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  5. "Một cái găng tay dơ"

"Một cái găng tay "

Translation:A dirty glove

April 29, 2016

21 Comments


https://www.duolingo.com/profile/Nod-Infectious

Just out of curiosity, if I were to call someone for reasons unknown "a dirty glove" would you say it like: Bạn là một cài găng tay dơ ? I know that's a weird sentence and never used, but it'll help loads. Cheers


https://www.duolingo.com/profile/dd721411

cái, not cài. Yep! Bạn là một cái găng tay dơ. -> You are a dirty glove. (Prepare to dodge a punch/slap though).


https://www.duolingo.com/profile/OliverBens1

Would it also be correct to say "một chiếc găng tay bẩn". Not sure if it sounds weird, but it's what google translates "a dirty glove" to and I'm wondering how wrong it is, if it is wrong. Thanks!


https://www.duolingo.com/profile/dd721411

Yep. That sentence is perfectly fine because cái = chiếc; bẩn = dơ ;)


https://www.duolingo.com/profile/mZwg3

Why do we have to learn a glove first instead of highly frequent words like mom, dad, good morning etc.


https://www.duolingo.com/profile/Vortarulo

Can this also mean "One glove is dirty" (even though the full stop is missing)?


https://www.duolingo.com/profile/dd721411

"A/One glove is dirty" (a clause/a sentence) -> Một cái găng tay bị/thì dơ. "A dirty glove" (a noun phrase) -> Một cái găng tay dơ (without "is" [bị/thì] )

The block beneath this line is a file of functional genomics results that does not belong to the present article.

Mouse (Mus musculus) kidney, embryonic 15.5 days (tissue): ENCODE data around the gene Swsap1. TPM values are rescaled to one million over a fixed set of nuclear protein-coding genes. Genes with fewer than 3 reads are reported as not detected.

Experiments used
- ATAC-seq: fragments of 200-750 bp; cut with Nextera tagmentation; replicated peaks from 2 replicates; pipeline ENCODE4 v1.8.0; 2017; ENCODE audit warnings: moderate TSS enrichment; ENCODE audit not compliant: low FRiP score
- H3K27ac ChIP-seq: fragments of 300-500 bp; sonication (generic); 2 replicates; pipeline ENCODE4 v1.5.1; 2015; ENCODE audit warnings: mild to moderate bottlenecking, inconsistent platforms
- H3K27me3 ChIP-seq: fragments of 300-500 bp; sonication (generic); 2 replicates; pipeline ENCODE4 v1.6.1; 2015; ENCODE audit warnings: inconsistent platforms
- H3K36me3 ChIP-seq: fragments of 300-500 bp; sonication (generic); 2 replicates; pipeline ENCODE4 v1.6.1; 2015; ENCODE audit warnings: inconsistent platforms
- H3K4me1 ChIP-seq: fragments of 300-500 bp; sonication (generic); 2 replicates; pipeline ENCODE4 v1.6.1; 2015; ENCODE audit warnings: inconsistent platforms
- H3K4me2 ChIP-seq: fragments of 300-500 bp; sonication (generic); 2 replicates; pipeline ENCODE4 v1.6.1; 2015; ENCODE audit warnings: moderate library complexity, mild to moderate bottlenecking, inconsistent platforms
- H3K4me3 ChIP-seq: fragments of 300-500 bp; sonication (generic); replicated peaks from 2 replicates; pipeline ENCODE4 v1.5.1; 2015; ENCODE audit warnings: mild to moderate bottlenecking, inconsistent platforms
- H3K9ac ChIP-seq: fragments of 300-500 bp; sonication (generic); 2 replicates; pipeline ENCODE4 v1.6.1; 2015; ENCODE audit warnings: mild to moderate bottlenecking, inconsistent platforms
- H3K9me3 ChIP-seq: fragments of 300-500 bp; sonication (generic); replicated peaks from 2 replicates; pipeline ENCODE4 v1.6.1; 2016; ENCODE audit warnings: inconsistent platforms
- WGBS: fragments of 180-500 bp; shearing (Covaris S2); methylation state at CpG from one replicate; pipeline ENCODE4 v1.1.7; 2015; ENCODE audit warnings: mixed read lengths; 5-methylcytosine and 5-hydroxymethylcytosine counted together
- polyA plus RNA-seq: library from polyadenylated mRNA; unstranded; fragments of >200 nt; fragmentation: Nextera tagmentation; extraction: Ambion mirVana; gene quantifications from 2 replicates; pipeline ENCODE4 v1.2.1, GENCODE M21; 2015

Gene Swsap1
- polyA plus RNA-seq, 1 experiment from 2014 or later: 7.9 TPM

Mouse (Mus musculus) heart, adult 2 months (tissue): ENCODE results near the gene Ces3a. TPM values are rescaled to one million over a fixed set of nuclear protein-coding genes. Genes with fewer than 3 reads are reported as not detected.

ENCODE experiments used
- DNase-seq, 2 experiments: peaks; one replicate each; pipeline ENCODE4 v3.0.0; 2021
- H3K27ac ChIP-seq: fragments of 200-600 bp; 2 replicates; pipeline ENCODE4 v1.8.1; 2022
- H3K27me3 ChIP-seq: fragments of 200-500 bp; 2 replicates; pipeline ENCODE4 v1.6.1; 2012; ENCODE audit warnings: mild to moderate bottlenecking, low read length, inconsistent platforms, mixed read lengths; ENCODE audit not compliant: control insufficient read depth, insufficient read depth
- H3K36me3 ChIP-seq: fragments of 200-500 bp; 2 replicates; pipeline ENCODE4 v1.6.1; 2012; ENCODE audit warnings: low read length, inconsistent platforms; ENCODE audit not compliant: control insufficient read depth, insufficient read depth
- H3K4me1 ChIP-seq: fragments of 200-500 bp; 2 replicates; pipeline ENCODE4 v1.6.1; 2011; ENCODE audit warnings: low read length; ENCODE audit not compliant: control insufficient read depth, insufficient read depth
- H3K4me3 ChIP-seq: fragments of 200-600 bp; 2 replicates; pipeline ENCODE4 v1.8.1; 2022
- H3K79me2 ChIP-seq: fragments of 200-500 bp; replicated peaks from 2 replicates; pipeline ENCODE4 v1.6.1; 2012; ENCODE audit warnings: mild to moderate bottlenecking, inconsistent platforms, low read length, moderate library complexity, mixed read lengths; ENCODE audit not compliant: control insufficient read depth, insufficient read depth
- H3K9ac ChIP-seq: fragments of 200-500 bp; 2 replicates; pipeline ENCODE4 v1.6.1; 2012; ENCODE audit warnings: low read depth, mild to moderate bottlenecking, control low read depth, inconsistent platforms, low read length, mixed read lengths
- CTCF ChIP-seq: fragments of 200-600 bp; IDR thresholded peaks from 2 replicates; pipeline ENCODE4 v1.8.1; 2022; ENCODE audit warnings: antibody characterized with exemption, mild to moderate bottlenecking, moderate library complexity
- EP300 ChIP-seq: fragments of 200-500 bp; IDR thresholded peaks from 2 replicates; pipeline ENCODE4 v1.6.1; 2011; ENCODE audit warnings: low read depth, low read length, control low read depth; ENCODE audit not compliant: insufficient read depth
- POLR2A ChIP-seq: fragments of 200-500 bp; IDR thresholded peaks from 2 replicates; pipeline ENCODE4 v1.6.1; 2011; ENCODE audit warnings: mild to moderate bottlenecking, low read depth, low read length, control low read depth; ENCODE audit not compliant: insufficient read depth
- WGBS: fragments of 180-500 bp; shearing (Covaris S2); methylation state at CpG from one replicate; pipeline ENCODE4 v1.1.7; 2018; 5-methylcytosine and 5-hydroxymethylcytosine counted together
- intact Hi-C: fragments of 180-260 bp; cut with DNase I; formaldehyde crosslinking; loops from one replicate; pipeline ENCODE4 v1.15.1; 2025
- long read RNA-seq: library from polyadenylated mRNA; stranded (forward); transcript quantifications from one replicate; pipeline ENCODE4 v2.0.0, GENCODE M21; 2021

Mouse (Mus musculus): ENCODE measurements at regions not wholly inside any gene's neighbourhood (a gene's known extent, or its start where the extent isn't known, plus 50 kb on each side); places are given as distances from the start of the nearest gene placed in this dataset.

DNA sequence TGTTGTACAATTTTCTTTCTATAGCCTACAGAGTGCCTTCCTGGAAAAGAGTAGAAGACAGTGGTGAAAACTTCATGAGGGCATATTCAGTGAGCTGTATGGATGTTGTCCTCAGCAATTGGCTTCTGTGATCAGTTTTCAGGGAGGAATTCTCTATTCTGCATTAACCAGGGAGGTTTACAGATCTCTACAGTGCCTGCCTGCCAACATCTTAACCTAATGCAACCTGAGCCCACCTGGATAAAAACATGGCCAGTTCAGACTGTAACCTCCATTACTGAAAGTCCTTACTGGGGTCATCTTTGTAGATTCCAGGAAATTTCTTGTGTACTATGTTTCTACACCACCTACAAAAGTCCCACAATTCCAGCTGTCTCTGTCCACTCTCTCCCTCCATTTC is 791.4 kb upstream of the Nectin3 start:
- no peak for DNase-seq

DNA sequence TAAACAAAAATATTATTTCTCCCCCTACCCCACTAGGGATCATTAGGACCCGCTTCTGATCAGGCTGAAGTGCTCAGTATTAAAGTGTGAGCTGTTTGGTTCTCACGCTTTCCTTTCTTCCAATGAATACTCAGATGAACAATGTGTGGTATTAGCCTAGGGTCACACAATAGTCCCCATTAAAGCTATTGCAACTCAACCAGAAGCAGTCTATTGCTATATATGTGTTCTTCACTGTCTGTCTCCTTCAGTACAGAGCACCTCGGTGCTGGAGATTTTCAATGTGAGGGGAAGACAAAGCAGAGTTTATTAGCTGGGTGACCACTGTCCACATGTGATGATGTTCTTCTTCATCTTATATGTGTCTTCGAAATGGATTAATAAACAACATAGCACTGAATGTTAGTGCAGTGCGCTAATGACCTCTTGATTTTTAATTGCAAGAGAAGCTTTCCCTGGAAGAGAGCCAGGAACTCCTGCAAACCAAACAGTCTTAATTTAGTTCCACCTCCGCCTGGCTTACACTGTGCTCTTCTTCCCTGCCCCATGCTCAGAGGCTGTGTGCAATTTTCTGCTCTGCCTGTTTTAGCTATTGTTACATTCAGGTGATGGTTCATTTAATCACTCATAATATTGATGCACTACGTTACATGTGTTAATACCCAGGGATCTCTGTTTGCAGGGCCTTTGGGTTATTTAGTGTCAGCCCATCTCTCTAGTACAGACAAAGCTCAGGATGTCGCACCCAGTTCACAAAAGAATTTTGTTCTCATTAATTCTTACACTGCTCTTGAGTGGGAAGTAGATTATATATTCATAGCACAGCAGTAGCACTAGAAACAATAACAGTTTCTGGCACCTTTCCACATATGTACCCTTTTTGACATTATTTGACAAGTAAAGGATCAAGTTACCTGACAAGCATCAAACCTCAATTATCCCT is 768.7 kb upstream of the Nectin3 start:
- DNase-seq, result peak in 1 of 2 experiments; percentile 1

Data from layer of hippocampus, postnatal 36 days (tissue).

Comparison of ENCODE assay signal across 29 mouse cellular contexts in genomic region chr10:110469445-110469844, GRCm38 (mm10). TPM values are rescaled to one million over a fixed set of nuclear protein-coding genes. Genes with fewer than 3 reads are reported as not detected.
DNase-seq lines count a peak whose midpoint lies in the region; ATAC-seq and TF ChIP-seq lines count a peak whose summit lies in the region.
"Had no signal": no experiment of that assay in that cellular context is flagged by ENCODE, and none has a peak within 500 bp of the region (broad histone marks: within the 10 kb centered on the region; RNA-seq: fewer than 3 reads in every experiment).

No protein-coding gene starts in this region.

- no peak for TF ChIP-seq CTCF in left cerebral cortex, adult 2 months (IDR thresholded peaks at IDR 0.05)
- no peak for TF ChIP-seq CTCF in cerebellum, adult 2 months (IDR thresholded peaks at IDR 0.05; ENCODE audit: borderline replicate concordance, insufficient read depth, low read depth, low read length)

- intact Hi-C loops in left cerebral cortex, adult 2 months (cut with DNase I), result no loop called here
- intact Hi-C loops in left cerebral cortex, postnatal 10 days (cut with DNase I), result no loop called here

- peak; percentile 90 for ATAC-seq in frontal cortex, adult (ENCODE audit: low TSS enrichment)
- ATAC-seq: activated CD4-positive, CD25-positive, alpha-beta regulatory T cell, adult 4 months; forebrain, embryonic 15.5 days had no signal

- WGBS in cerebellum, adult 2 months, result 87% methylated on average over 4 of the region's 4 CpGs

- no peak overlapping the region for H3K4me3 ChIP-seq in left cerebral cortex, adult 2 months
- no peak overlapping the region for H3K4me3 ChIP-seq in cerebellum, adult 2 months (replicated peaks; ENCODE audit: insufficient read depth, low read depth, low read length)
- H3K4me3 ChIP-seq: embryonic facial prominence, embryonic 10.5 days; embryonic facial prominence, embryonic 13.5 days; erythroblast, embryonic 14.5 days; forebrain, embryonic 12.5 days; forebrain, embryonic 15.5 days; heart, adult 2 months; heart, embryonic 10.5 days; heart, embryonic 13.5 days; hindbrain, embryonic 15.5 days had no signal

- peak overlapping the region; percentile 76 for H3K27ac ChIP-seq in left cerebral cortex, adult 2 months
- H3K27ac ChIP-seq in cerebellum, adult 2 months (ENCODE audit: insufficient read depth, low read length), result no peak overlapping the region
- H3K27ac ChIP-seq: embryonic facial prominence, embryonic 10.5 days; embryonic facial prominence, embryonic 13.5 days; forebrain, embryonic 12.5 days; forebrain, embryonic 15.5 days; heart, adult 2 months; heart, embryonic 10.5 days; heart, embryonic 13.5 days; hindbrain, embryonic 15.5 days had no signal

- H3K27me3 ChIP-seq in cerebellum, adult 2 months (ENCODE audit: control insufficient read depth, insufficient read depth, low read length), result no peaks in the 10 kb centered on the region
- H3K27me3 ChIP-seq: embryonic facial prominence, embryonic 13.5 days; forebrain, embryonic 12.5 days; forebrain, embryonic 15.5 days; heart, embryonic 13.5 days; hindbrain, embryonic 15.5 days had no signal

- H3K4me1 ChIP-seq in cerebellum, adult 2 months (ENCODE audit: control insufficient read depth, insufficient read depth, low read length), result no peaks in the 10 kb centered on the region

https://www.duolingo.com/profile/SondreSver

Can this also be translated as "a pair of dirty gloves" ?


https://www.duolingo.com/profile/dd721411

Một CÁI găng tay dơ -> A dirty glove

Một ĐÔI găng tay dơ -> A PAIR OF dirty gloveS


https://www.duolingo.com/profile/gabimurphy

So do you drop the classifier 'Cái' when you are describing the plural of an object?


https://www.duolingo.com/profile/dd721411

No, you need classifiers or measure words to count the countable nouns. ĐÔI is the new classifier or measure word for 'găng tay'. ĐÔI means 'pair of' ;)


https://www.duolingo.com/profile/Toan2002

Nope, ''a pair of'' means đôi in Vietnamese.


https://www.duolingo.com/profile/SlowerPhoton

What does really găng tay mean? Does each of the words have a meaning?


https://www.duolingo.com/profile/Vortarulo

Găng is a loanword from French gant 'glove, mitten', while tay is the Vietnamese word for 'hand'.


https://www.duolingo.com/profile/RachelleNi11

Oh that helps tremendously! Thanks!


https://www.duolingo.com/profile/jobynd

"găng" and "tay" both translate as "glove". Cai is the classifier... why are the other two words both necessary?


https://www.duolingo.com/profile/dd721411
  • "Tay" means "arm" or "hand", not "glove".

  • Both "găng" and "găng tay" mean "glove" but "găng tay" would be more specific of the two. "Găng" has broader meanings than just "găng tay".


https://www.duolingo.com/profile/Kim611726

I nog steeds the the you


https://www.duolingo.com/profile/Vortarulo

Also, apparently găng is a loanword from French gant, which also means 'glove', see also the word gauntlet in English. Fascinating!

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